By Brian Grim, RFBF President
The Wall Street Journal is not the place one might expect to find an essay titled What We’ve Lost in Rejecting the Sabbath, but that is what’s featured in today’s weekend edition. It’s even highlighted on the front page of the print edition. In the essay, Sohrab Ahmari looks back in U.S. history to a time when setting aside one day a week for rest and prayer was not only an American tradition, but one backed up with the force of law.
Across the U.S., Blue Laws used to mandate that businesses close on Sunday, the Sabbath in most Christian traditions. Even today in Europe, some countries continue to limit or prohibit shops from opening in Sundays.
Ahmari argues that in an age of constant activity and smart devices blurring the space between home and work, we need it more than ever. Drawing on the thinking of the famouus rabbi and theologian Abraham Joshua Heschel (1907–1972), Ahmari proposes that the Sabbath was a revolution, and in fact could be revolutionary today if more widely practiced.
It is difficult to imagine just how revolutionary the Sabbath vision must have appeared in the ancient world, where vast multitudes of people were slaves. Into such a world, there appeared a religion that told slaves they had an identity separate from their labor, that their nonwork was sacred. Judaism taught men and women to find inner liberty by freeing themselves from “domination of things as well as from domination of people,” as Heschel observed.
In practice, companies that close for the Sabbath in America today are doing quite well. For example, Chick-fil-A closes all its restaurants on Sundays, which seems to only increase demand. It regularly has the highest volume in sales (average unit volume) per location.
King Husein, CEO of Span Construction (the largest steel metal construction company in the U.S. and builder of Costco stores) also has a policy of no work for all in his company on the Sabbath. He believes that it’s core to what has made his company successful. See short discussion below, or full discussion here.
Of course, Sabbaths are different for different faiths, which not only makes policy around this topic difficult, but also presents difficulties for those whose Sabbath is not on Sunday, which includes Jews, Muslims and Seventh Day Adventists, to name a few. And, for those with a deeply held belief to maintain Sabbath observance, recent law has not always sided with the employee seeking an accommodation.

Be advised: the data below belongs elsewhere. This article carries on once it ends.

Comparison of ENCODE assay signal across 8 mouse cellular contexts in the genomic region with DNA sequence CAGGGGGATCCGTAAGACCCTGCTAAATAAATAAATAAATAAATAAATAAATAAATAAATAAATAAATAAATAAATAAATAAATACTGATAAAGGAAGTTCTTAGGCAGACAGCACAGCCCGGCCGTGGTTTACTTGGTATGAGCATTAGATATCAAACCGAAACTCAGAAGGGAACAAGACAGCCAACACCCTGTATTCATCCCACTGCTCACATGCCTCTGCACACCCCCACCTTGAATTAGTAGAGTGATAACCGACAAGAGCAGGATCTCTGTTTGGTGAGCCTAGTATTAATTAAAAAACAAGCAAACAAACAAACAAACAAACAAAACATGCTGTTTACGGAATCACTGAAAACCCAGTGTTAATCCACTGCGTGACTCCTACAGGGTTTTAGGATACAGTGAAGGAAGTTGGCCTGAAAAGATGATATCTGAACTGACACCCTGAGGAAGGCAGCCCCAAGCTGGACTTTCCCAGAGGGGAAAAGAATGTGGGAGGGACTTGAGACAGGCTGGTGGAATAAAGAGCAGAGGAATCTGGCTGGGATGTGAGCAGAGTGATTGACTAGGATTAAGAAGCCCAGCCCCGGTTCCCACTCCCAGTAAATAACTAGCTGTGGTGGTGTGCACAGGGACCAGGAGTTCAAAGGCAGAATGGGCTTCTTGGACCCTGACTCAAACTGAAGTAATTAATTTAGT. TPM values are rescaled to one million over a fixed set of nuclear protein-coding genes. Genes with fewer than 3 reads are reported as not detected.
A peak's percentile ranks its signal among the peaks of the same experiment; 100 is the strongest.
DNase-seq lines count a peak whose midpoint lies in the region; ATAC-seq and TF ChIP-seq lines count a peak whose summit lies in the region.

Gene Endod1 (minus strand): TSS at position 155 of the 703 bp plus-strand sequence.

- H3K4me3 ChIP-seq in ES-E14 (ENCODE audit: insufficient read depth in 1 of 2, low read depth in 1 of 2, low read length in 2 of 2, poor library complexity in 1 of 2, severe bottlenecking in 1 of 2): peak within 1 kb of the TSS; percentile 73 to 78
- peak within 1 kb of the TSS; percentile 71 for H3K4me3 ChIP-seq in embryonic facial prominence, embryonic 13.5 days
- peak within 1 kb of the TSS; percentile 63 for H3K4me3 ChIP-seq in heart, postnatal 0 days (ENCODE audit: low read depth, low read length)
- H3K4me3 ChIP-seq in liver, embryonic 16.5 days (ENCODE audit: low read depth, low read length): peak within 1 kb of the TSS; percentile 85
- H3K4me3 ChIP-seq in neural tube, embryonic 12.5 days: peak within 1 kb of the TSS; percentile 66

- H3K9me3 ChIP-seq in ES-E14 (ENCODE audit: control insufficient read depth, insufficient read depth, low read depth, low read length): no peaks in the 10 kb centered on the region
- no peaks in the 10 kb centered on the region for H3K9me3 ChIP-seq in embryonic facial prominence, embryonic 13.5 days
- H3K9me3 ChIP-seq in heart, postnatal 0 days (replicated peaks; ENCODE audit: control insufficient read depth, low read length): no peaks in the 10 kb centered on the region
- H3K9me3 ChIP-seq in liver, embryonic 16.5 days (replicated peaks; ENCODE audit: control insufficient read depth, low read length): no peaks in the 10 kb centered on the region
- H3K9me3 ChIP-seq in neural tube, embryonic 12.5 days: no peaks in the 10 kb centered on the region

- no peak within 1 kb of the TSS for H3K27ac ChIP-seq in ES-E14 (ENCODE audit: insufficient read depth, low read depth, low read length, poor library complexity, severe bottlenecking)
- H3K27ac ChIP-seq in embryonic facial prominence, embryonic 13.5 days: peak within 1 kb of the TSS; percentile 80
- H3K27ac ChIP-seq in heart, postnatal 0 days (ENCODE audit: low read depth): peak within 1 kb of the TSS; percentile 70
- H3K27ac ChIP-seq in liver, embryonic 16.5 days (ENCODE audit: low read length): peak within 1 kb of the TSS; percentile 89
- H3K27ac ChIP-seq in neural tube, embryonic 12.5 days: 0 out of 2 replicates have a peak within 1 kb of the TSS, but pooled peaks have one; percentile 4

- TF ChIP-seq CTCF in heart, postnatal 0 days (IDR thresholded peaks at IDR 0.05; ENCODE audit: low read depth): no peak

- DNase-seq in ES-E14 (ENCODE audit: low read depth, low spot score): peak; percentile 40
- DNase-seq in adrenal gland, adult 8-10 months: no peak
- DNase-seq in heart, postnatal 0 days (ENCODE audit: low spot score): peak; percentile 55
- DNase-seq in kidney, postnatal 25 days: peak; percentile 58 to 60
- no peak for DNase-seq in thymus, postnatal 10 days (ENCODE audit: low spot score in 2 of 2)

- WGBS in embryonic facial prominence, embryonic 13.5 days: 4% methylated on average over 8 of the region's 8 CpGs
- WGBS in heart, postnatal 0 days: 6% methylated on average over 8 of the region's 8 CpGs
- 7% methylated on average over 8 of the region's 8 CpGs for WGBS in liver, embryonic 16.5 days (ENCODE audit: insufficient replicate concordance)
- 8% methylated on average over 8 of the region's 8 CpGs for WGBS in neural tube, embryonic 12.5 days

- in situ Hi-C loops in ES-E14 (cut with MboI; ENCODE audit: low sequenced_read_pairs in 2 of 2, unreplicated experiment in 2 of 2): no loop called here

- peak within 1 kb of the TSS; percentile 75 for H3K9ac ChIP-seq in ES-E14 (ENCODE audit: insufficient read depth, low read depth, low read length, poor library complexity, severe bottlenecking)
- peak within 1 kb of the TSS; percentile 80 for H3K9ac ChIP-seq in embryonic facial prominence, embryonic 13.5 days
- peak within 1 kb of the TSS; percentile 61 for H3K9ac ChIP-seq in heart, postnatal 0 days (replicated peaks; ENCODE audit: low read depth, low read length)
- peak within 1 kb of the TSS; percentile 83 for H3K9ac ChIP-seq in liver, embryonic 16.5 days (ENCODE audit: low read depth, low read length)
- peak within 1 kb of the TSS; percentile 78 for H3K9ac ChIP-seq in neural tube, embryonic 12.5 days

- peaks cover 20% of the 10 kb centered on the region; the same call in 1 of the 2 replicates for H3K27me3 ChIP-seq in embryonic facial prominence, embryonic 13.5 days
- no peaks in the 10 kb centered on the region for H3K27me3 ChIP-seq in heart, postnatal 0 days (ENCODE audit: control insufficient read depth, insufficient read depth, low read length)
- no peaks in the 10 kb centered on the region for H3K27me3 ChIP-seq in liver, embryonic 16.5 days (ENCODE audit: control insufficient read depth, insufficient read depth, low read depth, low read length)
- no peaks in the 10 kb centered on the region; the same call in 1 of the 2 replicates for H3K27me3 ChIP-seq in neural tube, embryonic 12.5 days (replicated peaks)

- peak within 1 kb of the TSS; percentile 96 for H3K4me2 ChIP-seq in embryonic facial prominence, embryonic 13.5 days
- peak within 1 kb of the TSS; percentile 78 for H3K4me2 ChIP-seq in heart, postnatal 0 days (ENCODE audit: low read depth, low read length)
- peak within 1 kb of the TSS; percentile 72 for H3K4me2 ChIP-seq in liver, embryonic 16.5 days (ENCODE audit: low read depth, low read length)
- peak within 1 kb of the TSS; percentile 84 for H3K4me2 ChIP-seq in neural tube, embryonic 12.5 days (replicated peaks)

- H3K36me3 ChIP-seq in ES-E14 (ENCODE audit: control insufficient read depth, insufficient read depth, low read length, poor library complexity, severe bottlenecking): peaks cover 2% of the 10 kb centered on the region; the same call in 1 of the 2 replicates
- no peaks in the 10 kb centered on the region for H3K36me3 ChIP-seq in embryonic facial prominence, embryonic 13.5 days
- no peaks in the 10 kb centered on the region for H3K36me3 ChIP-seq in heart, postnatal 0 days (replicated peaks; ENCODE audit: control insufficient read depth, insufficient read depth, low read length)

For example, as summarized by Beckett, “Darrell Patterson, a Seventh-day Adventist and longtime dedicated Walgreens employee, had a long-standing agreement with his supervisor at Walgreens—because he could not work on Saturday, the Adventist Sabbath, others would cover any shifts that occurred during that time.
“But when Walgreens executives scheduled an emergency weekend training after violating Alabama pharmacy law, Patterson paid the price for their error. Patterson was suddenly fired after he was unable to report to work on a Saturday. Forced to choose between his faith and providing for his family, Mr. Patterson sued Walgreens for religious discrimination, but both the district and appeals courts sided with the company.
“In 2018, Mr. Patterson appealed to the U.S. Supreme Court. Becket asked the Court to protect Mr. Patterson and the right of Americans of all faiths to live and work according to one’s religious beliefs, which includes a longstanding practice central to many faiths: observance of the Sabbath.
“The Supreme Court denied review in Patterson v. Walgreens on February 24, 2020.”
However, more and more companies are adopting an accommodation mindset when it comes to such issues. Google, for example, has recently launched a global employee resource group for Googlers of faith and their allies. One if its priorities is to help the company recognize and adjust scheduling so that religious employees’ holy days are respected and accommodated. See more here.